Too Much Culture

Posted in Uncategorized by tneenan on 07/06/2011

The Writer’s Festival is in full swing giving advice to both aspiring writers and those entrenched in the industry. Too Much Culture eavesdrops on the drama Q&A, although the following advice applies to comedy, drama and “Sirens”.

“Writing is all about killing your babies…”

“Seriously have you ever tried writing with kids bothering you. Sometimes its like ‘yes I know you’ve done a drawing of a cat, but that won’t help me write this hard hitting drama.’ Of course I don’t really mean kill, I mean ‘keep out of my f***** face for a few hours.”

“Don’t get it right, get it writ…”

“Oh no, sorry, that should be ‘don’t get it right get it written’ dammit, I knew I should have waited and made sure that sentence was perfect before I typed it out. I’m such an idiot sometimes.”

“Keep stage directions as brief as possible…”

“Always try and keep stage directions to a minimum. Sometimes I will submit entire scripts with little to now stage directions. One script for “The Accusation” just reads: “Something cruelly tragic happens to a well know British character actor.” That was the whole script, simple, clear and direct. That’s what we should all aspire to be as writers.”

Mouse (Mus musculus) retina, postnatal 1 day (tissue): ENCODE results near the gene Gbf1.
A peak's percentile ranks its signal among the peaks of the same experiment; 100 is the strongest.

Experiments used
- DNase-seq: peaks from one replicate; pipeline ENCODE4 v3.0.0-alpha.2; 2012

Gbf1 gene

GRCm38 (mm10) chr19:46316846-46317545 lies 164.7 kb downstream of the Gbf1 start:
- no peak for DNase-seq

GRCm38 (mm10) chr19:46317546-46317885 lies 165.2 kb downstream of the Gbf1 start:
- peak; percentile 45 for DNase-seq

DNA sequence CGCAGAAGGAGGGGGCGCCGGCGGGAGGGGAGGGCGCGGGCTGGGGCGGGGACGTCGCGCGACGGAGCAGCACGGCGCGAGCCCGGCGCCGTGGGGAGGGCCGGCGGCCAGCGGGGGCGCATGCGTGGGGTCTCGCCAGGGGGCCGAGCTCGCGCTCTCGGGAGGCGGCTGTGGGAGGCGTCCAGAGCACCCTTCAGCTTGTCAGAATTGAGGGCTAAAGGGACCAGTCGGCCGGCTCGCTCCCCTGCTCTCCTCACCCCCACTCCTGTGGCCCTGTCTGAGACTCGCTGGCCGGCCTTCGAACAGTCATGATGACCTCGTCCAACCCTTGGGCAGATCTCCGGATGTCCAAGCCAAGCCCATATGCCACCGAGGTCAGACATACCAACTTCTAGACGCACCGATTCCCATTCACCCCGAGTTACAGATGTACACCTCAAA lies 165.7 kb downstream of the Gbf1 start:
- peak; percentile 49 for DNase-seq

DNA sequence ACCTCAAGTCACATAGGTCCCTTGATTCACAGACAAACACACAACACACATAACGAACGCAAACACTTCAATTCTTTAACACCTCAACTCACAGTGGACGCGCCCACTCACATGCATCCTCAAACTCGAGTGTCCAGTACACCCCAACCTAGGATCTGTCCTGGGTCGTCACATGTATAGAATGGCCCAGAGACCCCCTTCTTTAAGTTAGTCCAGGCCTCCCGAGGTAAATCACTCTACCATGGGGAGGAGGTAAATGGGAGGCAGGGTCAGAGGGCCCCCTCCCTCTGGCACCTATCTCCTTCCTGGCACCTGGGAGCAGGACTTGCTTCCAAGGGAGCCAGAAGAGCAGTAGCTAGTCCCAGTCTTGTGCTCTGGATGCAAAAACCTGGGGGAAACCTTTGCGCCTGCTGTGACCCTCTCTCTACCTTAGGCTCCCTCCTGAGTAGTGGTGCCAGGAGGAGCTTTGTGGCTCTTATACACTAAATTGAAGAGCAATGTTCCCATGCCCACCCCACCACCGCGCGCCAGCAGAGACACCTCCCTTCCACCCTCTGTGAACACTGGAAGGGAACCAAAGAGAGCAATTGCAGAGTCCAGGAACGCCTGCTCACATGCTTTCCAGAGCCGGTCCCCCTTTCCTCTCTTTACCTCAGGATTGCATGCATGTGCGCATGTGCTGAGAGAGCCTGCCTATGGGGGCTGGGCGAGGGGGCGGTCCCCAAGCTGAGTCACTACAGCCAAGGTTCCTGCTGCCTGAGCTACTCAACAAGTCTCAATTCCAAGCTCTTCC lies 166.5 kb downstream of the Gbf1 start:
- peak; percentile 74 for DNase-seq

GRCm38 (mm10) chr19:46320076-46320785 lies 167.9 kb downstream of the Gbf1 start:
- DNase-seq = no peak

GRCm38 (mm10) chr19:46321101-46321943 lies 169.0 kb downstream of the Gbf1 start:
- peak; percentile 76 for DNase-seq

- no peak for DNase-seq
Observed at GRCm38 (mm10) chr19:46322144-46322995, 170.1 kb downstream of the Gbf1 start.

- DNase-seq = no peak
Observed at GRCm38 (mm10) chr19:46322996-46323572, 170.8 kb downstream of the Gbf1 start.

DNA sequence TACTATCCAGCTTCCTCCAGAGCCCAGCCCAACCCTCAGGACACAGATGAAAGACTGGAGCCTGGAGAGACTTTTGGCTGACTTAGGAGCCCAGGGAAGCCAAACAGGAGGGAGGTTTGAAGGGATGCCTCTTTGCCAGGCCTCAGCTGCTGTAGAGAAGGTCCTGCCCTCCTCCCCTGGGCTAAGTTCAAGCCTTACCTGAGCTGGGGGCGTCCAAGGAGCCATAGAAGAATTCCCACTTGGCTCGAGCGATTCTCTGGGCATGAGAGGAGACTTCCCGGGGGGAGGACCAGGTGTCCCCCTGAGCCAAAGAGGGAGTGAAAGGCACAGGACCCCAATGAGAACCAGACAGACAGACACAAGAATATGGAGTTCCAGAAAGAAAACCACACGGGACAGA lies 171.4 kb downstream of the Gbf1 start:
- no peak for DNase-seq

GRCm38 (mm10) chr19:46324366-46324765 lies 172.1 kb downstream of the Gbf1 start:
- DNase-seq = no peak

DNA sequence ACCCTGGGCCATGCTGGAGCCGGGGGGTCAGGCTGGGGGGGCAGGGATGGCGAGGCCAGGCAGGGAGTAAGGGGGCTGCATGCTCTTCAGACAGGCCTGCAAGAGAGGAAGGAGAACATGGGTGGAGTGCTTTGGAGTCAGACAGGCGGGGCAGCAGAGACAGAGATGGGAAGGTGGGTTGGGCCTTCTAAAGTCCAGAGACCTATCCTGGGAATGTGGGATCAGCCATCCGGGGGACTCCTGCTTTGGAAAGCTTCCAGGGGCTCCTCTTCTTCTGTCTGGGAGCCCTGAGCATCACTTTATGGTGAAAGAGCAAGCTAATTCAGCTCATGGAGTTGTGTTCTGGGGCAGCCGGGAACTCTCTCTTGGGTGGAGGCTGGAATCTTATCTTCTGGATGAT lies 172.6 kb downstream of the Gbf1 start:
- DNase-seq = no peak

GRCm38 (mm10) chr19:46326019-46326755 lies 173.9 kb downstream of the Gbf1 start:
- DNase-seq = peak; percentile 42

“There is no such thing as writers block…”

When I first started writing, some of the older writers sent me out to buy some tartan paint, some sky hooks and a writer’s block. When I got to the hardware store the guy behind the counter laughed his a*** off at me. A writer’s block isn’t an actual thing. I learned that one the hard way.”

“Know your audience…”

“When “my first children’s drama first aired I asked for the names and addresses of everybody who watched it. I then sent them a questionnaire asking if they liked the show. Its important to know your audience, and ignore the controller of ITV if he calls you dangerously obsessive.”

“Find your voice…”

“Not many people know this, but all the episodes of my dramas are meant to be read in a high pitched Irish accent, but do the BBC listen to my notes? No.”


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